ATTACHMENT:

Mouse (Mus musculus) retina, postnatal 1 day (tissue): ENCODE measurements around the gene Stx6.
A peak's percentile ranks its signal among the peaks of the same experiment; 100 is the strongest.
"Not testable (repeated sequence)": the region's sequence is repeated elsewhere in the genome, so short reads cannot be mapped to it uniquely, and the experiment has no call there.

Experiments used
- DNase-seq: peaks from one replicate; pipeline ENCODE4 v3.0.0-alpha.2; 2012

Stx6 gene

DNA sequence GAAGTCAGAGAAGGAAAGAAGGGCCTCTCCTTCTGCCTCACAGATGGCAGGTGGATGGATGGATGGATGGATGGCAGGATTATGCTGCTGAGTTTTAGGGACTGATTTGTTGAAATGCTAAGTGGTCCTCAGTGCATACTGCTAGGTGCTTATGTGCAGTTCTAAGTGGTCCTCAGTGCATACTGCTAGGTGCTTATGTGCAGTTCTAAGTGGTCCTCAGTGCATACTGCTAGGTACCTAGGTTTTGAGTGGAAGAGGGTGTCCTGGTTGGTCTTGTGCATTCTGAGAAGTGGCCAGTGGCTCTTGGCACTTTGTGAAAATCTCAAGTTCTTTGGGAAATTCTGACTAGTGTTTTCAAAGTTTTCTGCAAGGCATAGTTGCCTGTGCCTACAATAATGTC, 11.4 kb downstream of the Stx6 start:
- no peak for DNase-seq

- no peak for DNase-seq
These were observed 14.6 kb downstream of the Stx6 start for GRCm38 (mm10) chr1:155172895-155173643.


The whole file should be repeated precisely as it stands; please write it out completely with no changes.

Mouse (Mus musculus) retina, postnatal 1 day (tissue): ENCODE measurements around the gene Stx6.
A peak's percentile ranks its signal among the peaks of the same experiment; 100 is the strongest.
"Not testable (repeated sequence)": the region's sequence is repeated elsewhere in the genome, so short reads cannot be mapped to it uniquely, and the experiment has no call there.

Experiments used
- DNase-seq: peaks from one replicate; pipeline ENCODE4 v3.0.0-alpha.2; 2012

Stx6 gene

DNA sequence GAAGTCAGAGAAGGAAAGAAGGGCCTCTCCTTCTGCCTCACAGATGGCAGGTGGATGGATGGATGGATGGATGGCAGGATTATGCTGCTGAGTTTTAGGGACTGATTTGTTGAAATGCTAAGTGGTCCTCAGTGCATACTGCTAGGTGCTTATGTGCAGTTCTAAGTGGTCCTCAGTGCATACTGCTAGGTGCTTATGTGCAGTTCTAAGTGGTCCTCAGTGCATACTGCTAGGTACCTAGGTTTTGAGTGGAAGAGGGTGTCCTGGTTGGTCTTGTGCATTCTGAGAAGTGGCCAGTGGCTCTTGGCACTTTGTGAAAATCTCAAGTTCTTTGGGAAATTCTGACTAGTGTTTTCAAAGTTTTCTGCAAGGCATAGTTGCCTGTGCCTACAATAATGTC, 11.4 kb downstream of the Stx6 start:
- no peak for DNase-seq

- no peak for DNase-seq
These were observed 14.6 kb downstream of the Stx6 start for GRCm38 (mm10) chr1:155172895-155173643.